I love the pedal steel, but I am entirely too lazy to sit down behind one and learn all those crazy tunings.
• Create steel guitar-inspired phrases with unison and oblique bends.
• Play greasy double-stop licks by bending two notes at the same time.
• Learn the secrets behind the licks of James Burton and Albert Lee.
I love the pedal steel, but I am entirely too lazy to sit down behind one and learn all those crazy tunings. I have enough of a problem with standard tuning, so C6 is out of my realm of comprehension. So, like many jealous guitar players, I’ve tried to cop as many of those sweet country-infused sounds as I can and insert them into non-country styles of music-like the blues, for example. Here are some cool, yet fairly easy licks to get you started on the road to Twang Town Blues.
The lick in Fig. 1 is a standard steel lick that will get your foot in the door. Actually, I think I heard a similar phrase on “Hot Legs” by Rod Stewart when I was a kid. It’s also a Southern rock staple that works great on an E or E7 chord. Why you may ask? Well, because by bending the F# on the 11th fret up a whole-step to G# and sustaining the B and E on the 12th fret, we go from an Esus2 chord to an E triad. Sweet.
We get a bit more of the country sound from Fig. 2. Once again, we’re bending the second degree of the scale to the third, but what makes this one a little trickier is changing the top note while holding the G# bend. Make sure you keep that bend in tune! Out-of-tune notes hurt my fillings.
We add some double-stops in Fig. 3. This will take a bit of work, but the goal is to bend two strings up a half-step and keep things in tune. In this case, it is the %3 and %5 being bent up a half-step. Tricky. Okay, very tricky since the tension is not the same on both strings. The pitches will inevitably be slightly out of tune, so to remedy this, add some vibrato. Fortunately, the aural rub of slightly out- of-tune notes actually adds to the character and greasy sound that we want. This is definitely a guitar-face lick.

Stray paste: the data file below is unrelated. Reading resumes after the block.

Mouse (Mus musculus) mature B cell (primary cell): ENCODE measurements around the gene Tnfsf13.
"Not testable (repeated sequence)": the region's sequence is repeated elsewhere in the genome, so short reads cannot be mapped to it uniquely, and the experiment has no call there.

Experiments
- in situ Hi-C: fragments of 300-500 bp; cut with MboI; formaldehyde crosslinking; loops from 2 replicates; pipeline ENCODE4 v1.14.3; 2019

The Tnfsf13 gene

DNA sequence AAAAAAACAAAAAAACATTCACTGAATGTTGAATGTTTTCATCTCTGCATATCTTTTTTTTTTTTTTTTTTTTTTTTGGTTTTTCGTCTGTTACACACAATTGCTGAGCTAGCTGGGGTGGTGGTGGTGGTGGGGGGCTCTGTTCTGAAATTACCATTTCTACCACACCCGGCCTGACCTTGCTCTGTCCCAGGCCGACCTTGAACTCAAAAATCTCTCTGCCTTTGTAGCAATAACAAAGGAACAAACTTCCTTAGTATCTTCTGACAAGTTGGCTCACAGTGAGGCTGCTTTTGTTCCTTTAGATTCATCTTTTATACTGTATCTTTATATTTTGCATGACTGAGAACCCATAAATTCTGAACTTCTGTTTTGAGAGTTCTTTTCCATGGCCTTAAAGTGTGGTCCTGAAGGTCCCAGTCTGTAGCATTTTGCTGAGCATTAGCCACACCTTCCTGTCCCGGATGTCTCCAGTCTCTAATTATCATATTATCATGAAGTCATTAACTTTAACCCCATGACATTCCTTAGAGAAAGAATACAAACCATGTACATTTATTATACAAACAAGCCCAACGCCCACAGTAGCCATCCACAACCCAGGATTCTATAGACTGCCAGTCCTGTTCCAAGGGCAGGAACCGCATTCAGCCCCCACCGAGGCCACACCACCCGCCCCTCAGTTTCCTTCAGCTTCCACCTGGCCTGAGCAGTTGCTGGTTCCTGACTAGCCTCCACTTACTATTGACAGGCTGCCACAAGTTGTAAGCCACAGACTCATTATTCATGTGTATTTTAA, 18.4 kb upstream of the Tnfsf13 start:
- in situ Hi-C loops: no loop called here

Let’s apply the same idea to an ascending lick. As with all the other examples, it’s essential to keep the bends in Fig. 4 in tune. This is another one over an E7 chord. I really like the rub the bent and fretted notes produce. Play the lick slowly, so you can really hear those overtones fighting with each other. I love that sound.
In Fig. 5, we push the technique a little more for a lick that will make you want to buy a 10-gallon hat. Essentially, we are repeating the phrase that occurs over the first two beats again on the next group of strings. Keep those bent notes in tune and add a little snap to your attack to really pull everything out of this lick.
Finally, Fig. 6 is the one I find the most difficult to master. The tough part is pull- ing the G string down toward the floor while keeping the fretted lower notes stable. Keep at it and you’ll get it, and if you are anything like me, you’ll use it all the time.
There are many players who are masters of steel-inspired bending—Jimmy Bryant, James Burton, Albert Lee, and Danny Gatton, to name a few. One of my favorite players, David Grissom, does an amazing job of integrating this technique into rootsy blues-rock. If you are not familiar with some of these names, make sure to check them out on the interwebs.
Jeff McErlain is a New York City-based guitar player, producer, songwriter, and educator. He performs regularly in NYC and abroad with his trio and blues band. Jeff has a number of instructional DVDs available at TrueFire.com, and he is a featured instructor for the National Guitar Workshop. Jeff's latest CD I'm Tired is available on iTunes or at jeffmcerlain.com.